Back in the day, a company’s brand and product messages could be tightly controlled through carefully-placed adverts, public relations and executive meetings. But digital marketing has triggered a revolution and a free-for-all. So has your print business changed shape to adapt?

Does everything still fit?

Even if your company’s structure, marketing strategy and product messaging feel comfortable to you and your colleagues, you may be missing something. Today, it’s not so much about whether they still fit you — it’s about whether they fit your customers and their taste.

What shape is my audience?

High-level executives are still worth targeting. They sign off two thirds of today’s deals1 . But in our last blog (about audiences), we noted that the people often doing the legwork are much younger — aged 18-342. Millennials account for almost half of all researchers and their weighty influence on business decisions should not be underestimated. It’s increasing fast.

Where am I serving up content?

You won’t tend to find this age group at high-powered executive meetings, extravagant lunches or sharing cigars after dinner. They travel light, hopping instantly across social media channels on a range of mobile devices, scanning around for pre-purchase insights.

That’s why B2B marketers are so keen to use social channels: 91% share their content on LinkedIn, while Twitter (85%), Facebook (81%) and YouTube (73%) follow close behind3. If you were to measure your marketing activity, how would your percentages stack up?

What quality is your content?

With so many channels available, companies of all descriptions have, in effect, become online publishing empires. All you need is a log-in. But that doesn’t mean you should blitz social media with everything and anything. Otherwise, you’ll create an incoherent din and turn off your audience.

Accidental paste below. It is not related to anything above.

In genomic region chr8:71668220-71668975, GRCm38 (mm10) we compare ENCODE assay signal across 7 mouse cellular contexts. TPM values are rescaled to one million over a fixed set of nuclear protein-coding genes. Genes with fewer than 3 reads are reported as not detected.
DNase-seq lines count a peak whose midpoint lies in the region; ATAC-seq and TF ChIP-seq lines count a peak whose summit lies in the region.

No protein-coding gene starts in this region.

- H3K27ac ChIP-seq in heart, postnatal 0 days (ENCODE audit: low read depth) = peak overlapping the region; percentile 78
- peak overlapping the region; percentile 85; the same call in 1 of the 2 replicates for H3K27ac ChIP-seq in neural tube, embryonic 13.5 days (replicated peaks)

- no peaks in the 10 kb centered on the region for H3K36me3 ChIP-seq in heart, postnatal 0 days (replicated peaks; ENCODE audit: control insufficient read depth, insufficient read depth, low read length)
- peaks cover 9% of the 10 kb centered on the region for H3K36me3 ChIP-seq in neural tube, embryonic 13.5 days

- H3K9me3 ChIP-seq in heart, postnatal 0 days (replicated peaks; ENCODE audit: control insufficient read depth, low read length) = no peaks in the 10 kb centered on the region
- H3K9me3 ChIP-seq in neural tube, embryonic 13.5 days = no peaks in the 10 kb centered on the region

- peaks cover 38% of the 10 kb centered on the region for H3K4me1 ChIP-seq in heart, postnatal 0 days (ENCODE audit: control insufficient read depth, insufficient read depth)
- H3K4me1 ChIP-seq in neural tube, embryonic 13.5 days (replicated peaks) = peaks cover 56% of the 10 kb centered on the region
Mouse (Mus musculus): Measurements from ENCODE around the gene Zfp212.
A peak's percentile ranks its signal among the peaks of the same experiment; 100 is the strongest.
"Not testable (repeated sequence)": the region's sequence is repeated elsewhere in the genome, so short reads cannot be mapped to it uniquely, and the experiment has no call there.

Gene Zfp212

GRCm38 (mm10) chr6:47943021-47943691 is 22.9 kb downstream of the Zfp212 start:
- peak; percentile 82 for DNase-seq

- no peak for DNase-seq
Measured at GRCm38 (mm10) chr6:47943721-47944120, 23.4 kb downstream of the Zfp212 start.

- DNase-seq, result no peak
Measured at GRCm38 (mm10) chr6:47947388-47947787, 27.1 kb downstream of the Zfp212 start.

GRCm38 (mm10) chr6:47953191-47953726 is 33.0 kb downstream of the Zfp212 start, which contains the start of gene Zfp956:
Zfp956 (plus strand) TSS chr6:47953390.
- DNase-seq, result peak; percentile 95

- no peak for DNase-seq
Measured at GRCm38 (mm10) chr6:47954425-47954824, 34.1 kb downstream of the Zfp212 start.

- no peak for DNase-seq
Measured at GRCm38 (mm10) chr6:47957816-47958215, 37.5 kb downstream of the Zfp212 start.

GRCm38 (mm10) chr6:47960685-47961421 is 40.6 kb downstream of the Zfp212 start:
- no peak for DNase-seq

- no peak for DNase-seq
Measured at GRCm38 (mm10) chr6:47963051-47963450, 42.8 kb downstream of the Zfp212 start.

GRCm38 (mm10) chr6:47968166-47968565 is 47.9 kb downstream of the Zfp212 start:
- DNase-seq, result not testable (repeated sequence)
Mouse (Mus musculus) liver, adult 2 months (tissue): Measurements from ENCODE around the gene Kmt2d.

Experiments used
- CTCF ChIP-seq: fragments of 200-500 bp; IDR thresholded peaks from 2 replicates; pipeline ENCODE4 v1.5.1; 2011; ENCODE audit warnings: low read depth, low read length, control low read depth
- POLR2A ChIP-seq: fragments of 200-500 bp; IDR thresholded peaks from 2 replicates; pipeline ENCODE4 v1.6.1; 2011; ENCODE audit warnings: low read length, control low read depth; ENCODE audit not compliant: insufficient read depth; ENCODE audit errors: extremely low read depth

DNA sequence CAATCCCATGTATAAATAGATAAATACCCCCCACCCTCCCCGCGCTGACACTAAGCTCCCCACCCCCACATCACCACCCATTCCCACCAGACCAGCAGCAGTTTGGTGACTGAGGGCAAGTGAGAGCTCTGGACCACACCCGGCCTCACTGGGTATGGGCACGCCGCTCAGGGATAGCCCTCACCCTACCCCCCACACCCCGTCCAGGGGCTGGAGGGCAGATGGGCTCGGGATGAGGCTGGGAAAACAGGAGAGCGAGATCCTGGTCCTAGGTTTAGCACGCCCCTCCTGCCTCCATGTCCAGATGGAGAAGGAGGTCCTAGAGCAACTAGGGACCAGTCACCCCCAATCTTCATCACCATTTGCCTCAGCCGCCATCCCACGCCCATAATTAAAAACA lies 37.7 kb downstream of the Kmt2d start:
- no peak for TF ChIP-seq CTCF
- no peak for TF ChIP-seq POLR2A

What counts significantly when it comes to influencing B2B purchasing decisions is relevant content4 . Relevant means identifying your customers’ pain points around print, exploring the causes and offering insights, but stopping short of a hard sell. They’ll know who to consider when a purchase needs making. Nurture prospective customers with content at an early stage and you’ll be rewarded with a sale.

Is my marketing machine getting enough exercise?

Companies sometimes ignore their own websites and social channels for long periods — and it shows. Maybe there’s a big push around launch time and then the odd dash of activity when a product gets launched. But that kind of approach will only deliver intermittent sales. Today’s purchasing process is a permanent cycle, so your digital marketing needs to keep up, with daily activity if possible.

Put simply, there are two parts to this:

  • The passive stage is when your customers aren’t even thinking of buying, but they’re willing to listen. Here, relevant content such as videos, tips, guides, testimonials, case studies and reviews lay the groundwork and raise interest levels in your brand. Social media channels should link into a steady flow of these assets. This is the activity that businesses often neglect.
  • The active stage then kicks into action. Integrated campaigns around your product and services can use paid social advertising, shopping ads and programmatic marketing to reach specific audiences with a clear message and a call to action.

What kind of results can I expect?

If your marketing is under-performing then a passive/active digital strategy can make the difference. In fact, brands with permanent activity in the passive stage are up to three times more likely to get their products purchased. This may require a radical rethink of your business strategy, marketing approach and even the kinds of skills you need. But you’ll be a fitter, stronger and more agile business as a result. And a more profitable one.

1.2. Source: Google/Millward Brown Digital, B2B Path to Purchase Study, 2014
3. Source: 2014 B2B Content Marketing Trends –North America Report
4. Source: GWI 2016 Q1, UK; When purchasing products/services for your business or department, which of the following sources most influences your decision

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